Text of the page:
The major record labels yesterday filed another lawsuit demanding that an Internet service provider terminate many more subscribers for alleged copyright violations.
Universal, Sony, and Warner sued Frontier Communications in US District Court for the Southern District of New York, alleging that the DSL and fiber ISP with 3.5 million subscribers “received hundreds of thousands of copyright infringement notices from copyright owners” but “provided known repeat infringers with continued access to and use of its network and failed to terminate the accounts of, or otherwise take any meaningful action against, those subscribers. In reality, Frontier operated its network as an attractive tool and safe haven for infringement.” Frontier “chose not to act on those notices and address the rampant infringement on its network,” the companies claimed.
Frontier said it “has terminated many customers about whom copyright owners have complained” and will fight the lawsuit.
The lawsuit was filed amid concerns that a $1 billion judgment against Cox Communications will cause ISPs to terminate more customer accounts and “punish the innocent and guilty alike,” as we reported Monday. Cox appealed the jury-issued penalty to the US Court of Appeals for the 4th Circuit, and its appeal received support from groups that are often on opposite sides of other major legal debates.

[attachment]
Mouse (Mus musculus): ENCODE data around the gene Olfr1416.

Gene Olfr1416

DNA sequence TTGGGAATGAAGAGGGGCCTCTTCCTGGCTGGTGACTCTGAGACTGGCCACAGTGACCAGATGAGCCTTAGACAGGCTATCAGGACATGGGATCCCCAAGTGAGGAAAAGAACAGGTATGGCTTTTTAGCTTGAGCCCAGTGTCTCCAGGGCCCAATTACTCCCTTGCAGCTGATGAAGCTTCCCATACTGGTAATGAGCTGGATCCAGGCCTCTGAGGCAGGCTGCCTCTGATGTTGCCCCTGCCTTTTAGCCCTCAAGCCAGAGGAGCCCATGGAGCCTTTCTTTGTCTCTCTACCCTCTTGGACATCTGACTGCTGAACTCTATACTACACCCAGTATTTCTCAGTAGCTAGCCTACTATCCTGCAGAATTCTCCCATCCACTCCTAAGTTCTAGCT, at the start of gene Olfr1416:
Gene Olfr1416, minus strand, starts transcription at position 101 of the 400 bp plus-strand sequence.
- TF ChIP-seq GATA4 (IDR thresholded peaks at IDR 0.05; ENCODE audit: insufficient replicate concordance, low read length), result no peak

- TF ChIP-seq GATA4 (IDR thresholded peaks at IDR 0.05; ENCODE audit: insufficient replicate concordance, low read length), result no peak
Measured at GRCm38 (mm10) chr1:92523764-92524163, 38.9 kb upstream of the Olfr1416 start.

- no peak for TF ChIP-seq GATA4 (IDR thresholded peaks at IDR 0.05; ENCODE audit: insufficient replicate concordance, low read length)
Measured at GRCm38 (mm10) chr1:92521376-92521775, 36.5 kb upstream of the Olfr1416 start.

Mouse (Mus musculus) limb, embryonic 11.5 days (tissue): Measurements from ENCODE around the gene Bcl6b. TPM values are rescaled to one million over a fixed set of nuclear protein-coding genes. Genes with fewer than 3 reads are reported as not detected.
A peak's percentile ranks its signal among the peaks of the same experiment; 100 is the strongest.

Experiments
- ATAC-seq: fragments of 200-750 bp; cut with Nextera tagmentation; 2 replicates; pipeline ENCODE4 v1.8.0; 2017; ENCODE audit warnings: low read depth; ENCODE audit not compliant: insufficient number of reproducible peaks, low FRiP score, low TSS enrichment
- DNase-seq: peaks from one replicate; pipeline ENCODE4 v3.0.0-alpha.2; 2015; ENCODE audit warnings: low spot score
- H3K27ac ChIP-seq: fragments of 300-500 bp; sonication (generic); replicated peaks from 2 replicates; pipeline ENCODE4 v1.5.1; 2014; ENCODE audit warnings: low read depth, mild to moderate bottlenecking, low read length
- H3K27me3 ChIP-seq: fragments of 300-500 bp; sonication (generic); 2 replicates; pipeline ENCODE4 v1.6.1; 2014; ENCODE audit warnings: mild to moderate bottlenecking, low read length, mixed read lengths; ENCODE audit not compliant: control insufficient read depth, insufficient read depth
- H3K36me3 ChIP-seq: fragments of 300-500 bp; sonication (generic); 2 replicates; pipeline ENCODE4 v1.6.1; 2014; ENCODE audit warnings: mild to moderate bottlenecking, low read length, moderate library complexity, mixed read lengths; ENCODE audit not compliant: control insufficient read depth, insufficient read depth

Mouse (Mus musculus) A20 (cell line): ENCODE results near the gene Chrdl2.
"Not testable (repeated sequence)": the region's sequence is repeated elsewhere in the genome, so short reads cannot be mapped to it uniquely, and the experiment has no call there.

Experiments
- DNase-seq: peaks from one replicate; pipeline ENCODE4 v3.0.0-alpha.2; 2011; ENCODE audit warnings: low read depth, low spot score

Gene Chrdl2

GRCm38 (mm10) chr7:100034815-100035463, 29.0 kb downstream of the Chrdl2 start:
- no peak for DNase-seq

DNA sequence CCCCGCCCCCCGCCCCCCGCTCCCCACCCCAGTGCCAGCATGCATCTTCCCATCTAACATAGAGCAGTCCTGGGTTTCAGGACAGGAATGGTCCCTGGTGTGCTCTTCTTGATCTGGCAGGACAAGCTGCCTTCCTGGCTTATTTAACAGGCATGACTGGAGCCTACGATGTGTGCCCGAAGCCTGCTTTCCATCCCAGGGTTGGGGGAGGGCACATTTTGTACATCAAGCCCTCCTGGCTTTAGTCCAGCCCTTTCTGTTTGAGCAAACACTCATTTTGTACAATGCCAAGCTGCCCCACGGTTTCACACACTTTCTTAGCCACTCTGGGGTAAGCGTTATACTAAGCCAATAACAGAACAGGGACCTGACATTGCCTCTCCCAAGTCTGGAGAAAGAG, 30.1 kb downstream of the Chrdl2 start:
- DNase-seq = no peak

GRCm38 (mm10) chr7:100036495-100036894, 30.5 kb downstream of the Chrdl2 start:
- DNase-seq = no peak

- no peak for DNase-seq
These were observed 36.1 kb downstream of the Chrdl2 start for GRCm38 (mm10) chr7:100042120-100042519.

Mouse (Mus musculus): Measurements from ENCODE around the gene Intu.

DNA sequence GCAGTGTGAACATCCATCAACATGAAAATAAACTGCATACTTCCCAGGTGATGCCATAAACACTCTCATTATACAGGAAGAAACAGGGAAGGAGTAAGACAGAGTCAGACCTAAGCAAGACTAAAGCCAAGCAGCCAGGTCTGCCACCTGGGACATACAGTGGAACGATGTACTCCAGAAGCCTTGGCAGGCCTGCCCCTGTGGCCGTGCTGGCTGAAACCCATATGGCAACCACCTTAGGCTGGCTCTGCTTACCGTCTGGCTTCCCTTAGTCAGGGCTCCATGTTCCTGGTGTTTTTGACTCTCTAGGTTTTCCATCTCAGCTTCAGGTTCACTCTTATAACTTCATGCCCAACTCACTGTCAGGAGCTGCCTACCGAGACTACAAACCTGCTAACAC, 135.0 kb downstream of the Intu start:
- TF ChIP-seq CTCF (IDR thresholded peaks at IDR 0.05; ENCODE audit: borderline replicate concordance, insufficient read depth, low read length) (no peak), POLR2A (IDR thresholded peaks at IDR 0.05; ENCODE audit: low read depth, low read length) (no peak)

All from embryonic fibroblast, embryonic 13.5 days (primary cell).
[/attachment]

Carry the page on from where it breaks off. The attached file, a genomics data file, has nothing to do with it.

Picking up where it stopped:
Consumer-advocacy groups and trade groups for ISPs urged the appeals court to overturn the ruling, saying that Internet providers are ill-suited to be copyright enforcers and that terminating subscribers is too harsh a penalty to be applied en masse. Cutting off residential Internet connections because of one subscriber deprives others using the same account in the same home of vital access to online services, consumer groups noted. The groups also pointed out that the lack of residential broadband competition in the US means that terminated subscribers will have trouble finding other service.
Three associations representing libraries joined the consumer groups in a court brief, arguing that cutting off an account because of the actions of one user “potentially cuts off every household member or—in the case of a school, library, or business—every student, faculty member, patron, and employee who shares the Internet connection.” Trade groups for ISPs also said the copyright-infringement notices sent by record labels to broadband providers are often too vague to act on.